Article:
The number of flights taking off in Europe were down 65 per cent from January to April this year and the best-case scenario is that travel restrictions could be lifted across Europe by summer 2021.
However, this is unlikely to be the case as it depends heavily on the vaccination roll out in the European region, the effectiveness of the vaccine on new variants, and passenger confidence.
A more likely scenario is that air traffic levels won’t return to 2019 figures until 2024 at the earliest, according to the agency’s latest forecast.
Timetable for lifting of restrictions
“The situation remains very challenging for European aviation, Director General Eamonn Brennan said. “We’re heading into summer 2021 and most restrictions are still in place despite encouraging progress on the vaccination front.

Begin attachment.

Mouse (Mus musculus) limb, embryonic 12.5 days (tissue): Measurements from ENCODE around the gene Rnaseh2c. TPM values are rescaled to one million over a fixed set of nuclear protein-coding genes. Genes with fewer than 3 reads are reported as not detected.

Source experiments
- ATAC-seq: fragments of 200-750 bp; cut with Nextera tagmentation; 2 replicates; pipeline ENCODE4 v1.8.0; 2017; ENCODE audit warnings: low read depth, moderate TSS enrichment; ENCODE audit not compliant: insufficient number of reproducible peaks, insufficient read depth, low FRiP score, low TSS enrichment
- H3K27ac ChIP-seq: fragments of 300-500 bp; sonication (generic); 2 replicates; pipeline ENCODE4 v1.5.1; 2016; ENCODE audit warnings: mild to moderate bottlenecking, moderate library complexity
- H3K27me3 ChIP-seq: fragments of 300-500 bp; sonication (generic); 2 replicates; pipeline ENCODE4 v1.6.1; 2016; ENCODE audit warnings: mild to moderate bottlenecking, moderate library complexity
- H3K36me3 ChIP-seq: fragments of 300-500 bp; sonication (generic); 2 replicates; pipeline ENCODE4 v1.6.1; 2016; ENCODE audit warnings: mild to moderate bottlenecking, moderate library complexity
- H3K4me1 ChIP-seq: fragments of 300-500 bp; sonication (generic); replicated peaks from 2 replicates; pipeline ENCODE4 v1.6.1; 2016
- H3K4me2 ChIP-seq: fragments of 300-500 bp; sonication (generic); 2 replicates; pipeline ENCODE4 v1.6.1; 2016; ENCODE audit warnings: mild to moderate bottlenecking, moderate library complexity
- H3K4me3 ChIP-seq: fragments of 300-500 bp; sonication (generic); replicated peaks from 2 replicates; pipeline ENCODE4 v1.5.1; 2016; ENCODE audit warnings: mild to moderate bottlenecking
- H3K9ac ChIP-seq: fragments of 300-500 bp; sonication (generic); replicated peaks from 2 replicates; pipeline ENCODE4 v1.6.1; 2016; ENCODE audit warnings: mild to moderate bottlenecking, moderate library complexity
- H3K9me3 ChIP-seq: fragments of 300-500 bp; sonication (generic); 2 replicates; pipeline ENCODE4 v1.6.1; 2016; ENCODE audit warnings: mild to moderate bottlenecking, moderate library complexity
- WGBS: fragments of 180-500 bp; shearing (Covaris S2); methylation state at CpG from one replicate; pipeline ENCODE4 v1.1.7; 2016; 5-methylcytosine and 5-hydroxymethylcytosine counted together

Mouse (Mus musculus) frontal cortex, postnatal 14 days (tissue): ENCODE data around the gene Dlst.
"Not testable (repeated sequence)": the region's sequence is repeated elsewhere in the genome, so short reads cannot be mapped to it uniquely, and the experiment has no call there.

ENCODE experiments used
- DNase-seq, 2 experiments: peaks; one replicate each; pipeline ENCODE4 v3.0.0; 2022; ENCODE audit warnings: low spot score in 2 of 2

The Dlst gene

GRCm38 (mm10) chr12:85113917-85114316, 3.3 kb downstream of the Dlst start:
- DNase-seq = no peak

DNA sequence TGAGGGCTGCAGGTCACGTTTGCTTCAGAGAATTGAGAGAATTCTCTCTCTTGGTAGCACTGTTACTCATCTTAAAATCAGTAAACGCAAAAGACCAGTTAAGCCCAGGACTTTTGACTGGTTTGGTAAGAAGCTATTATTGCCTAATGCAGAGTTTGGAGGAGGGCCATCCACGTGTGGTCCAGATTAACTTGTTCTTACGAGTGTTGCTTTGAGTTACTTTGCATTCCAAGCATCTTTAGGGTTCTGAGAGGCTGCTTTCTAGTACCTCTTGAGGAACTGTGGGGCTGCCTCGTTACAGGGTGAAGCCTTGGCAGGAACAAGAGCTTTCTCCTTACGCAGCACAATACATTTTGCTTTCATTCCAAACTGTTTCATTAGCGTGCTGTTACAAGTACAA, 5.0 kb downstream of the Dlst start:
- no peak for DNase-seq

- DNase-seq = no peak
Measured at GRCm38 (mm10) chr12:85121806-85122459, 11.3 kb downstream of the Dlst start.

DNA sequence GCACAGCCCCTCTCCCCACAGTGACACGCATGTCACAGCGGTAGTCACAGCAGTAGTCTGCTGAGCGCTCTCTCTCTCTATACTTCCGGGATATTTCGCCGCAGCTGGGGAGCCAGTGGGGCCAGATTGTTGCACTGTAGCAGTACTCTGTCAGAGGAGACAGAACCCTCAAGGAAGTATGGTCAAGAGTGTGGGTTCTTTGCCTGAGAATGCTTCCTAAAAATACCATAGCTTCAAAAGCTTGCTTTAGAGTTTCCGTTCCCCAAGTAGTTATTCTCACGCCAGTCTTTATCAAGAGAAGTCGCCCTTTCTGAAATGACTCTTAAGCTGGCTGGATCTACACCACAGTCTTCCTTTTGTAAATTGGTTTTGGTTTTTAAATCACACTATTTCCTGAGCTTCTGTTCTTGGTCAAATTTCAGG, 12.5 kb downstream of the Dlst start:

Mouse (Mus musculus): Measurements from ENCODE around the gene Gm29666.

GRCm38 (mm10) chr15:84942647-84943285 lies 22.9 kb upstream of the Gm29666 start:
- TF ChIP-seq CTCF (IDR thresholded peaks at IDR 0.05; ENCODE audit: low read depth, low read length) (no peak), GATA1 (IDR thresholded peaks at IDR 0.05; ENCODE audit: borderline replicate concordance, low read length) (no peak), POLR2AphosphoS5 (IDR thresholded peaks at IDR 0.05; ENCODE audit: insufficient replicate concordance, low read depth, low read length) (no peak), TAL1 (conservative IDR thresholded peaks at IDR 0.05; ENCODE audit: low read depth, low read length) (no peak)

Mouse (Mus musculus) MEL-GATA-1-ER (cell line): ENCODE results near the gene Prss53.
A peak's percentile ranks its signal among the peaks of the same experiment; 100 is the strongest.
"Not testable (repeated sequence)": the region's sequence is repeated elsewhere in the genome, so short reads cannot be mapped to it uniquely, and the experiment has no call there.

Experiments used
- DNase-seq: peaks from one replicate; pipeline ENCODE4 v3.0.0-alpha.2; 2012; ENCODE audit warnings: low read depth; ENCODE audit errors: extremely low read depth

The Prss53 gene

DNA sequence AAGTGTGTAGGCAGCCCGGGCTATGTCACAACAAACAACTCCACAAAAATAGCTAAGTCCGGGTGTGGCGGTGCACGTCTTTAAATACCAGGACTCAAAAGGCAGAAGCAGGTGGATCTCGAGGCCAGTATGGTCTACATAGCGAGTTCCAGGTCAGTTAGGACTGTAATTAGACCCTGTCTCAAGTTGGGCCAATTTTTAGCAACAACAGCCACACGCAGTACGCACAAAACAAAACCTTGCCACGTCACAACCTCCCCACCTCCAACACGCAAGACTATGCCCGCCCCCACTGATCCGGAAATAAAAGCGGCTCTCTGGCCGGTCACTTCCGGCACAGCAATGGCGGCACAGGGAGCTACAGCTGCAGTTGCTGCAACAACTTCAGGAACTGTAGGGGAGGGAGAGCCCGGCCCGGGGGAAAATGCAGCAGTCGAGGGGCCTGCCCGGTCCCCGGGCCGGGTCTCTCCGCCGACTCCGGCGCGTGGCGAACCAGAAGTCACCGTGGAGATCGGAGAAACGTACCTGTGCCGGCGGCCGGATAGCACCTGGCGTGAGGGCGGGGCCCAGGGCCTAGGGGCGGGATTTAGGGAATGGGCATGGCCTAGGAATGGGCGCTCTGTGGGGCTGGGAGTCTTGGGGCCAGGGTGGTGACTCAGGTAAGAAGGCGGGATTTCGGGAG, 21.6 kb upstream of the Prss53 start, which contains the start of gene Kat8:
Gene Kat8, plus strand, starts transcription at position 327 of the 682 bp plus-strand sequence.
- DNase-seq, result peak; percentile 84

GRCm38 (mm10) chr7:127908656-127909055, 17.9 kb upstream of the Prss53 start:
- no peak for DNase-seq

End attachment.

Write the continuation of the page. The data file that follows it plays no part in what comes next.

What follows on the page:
“So, while we are anticipating an uptick in summer traffic, our most likely medium- term scenario envisages a co-ordinated lifting of restrictions by Q1 2022 between regions, which facilitates more long-haul travel,” Mr Brennan added.
“We’ll probably have around 50 per cent of 2019 traffic for all of 2021 (5.5 million flights). By the end of next year, traffic will only have recovered to 72 per cent of 2019 levels and will only get back to close to where we were pre-pandemic by 2025.”
The report highlights that at the other end of the scale, if the vaccine rollout is hampered because of unforeseen factors, we might not see a return to normal figures until the end of the decade.
This comes after recent news that the EU has agreed to ease restrictions on travel for non-EU travellers, a big step towards reopening Europe for non-essential travel to countries with a rate of Covid infection below 75 cases per 100,000.